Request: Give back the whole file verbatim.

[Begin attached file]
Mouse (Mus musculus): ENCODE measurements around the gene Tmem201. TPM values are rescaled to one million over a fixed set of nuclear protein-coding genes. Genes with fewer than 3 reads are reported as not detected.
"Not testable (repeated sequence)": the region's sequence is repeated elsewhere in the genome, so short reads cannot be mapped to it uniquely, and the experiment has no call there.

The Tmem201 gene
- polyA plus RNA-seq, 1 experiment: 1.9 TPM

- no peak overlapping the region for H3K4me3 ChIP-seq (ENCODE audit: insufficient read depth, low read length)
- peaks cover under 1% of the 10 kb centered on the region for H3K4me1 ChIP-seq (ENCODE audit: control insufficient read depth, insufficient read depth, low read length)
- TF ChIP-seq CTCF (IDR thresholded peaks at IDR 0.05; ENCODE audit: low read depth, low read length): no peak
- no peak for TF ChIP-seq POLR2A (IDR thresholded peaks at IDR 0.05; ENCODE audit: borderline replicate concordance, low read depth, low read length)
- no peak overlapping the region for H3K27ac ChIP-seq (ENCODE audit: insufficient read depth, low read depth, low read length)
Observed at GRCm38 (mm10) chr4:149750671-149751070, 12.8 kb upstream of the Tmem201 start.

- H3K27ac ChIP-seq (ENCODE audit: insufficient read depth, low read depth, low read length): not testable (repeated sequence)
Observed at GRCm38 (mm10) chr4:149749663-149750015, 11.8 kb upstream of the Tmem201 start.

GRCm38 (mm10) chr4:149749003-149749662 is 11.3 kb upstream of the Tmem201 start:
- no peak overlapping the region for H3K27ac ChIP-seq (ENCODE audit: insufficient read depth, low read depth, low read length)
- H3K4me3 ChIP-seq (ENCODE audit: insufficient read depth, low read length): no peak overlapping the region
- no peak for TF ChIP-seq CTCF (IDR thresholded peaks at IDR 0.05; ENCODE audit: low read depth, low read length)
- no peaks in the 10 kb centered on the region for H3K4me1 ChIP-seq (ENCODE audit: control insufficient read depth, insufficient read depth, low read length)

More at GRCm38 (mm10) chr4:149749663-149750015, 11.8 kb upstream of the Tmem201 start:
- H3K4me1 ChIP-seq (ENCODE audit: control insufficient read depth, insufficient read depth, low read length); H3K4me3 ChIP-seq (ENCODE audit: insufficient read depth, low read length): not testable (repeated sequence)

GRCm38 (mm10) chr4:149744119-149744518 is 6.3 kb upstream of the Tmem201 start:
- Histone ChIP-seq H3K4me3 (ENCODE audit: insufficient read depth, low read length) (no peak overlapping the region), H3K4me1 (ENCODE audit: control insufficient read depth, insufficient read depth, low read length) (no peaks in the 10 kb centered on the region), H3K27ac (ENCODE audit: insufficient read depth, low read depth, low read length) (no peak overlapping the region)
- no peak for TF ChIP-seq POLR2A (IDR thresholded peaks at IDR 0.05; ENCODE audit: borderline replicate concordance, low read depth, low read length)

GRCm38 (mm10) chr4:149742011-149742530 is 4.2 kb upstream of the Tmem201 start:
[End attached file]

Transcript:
Mouse (Mus musculus): ENCODE measurements around the gene Tmem201. TPM values are rescaled to one million over a fixed set of nuclear protein-coding genes. Genes with fewer than 3 reads are reported as not detected.
"Not testable (repeated sequence)": the region's sequence is repeated elsewhere in the genome, so short reads cannot be mapped to it uniquely, and the experiment has no call there.

The Tmem201 gene
- polyA plus RNA-seq, 1 experiment: 1.9 TPM

- no peak overlapping the region for H3K4me3 ChIP-seq (ENCODE audit: insufficient read depth, low read length)
- peaks cover under 1% of the 10 kb centered on the region for H3K4me1 ChIP-seq (ENCODE audit: control insufficient read depth, insufficient read depth, low read length)
- TF ChIP-seq CTCF (IDR thresholded peaks at IDR 0.05; ENCODE audit: low read depth, low read length): no peak
- no peak for TF ChIP-seq POLR2A (IDR thresholded peaks at IDR 0.05; ENCODE audit: borderline replicate concordance, low read depth, low read length)
- no peak overlapping the region for H3K27ac ChIP-seq (ENCODE audit: insufficient read depth, low read depth, low read length)
Observed at GRCm38 (mm10) chr4:149750671-149751070, 12.8 kb upstream of the Tmem201 start.

- H3K27ac ChIP-seq (ENCODE audit: insufficient read depth, low read depth, low read length): not testable (repeated sequence)
Observed at GRCm38 (mm10) chr4:149749663-149750015, 11.8 kb upstream of the Tmem201 start.

GRCm38 (mm10) chr4:149749003-149749662 is 11.3 kb upstream of the Tmem201 start:
- no peak overlapping the region for H3K27ac ChIP-seq (ENCODE audit: insufficient read depth, low read depth, low read length)
- H3K4me3 ChIP-seq (ENCODE audit: insufficient read depth, low read length): no peak overlapping the region
- no peak for TF ChIP-seq CTCF (IDR thresholded peaks at IDR 0.05; ENCODE audit: low read depth, low read length)
- no peaks in the 10 kb centered on the region for H3K4me1 ChIP-seq (ENCODE audit: control insufficient read depth, insufficient read depth, low read length)

More at GRCm38 (mm10) chr4:149749663-149750015, 11.8 kb upstream of the Tmem201 start:
- H3K4me1 ChIP-seq (ENCODE audit: control insufficient read depth, insufficient read depth, low read length); H3K4me3 ChIP-seq (ENCODE audit: insufficient read depth, low read length): not testable (repeated sequence)

GRCm38 (mm10) chr4:149744119-149744518 is 6.3 kb upstream of the Tmem201 start:
- Histone ChIP-seq H3K4me3 (ENCODE audit: insufficient read depth, low read length) (no peak overlapping the region), H3K4me1 (ENCODE audit: control insufficient read depth, insufficient read depth, low read length) (no peaks in the 10 kb centered on the region), H3K27ac (ENCODE audit: insufficient read depth, low read depth, low read length) (no peak overlapping the region)
- no peak for TF ChIP-seq POLR2A (IDR thresholded peaks at IDR 0.05; ENCODE audit: borderline replicate concordance, low read depth, low read length)

GRCm38 (mm10) chr4:149742011-149742530 is 4.2 kb upstream of the Tmem201 start: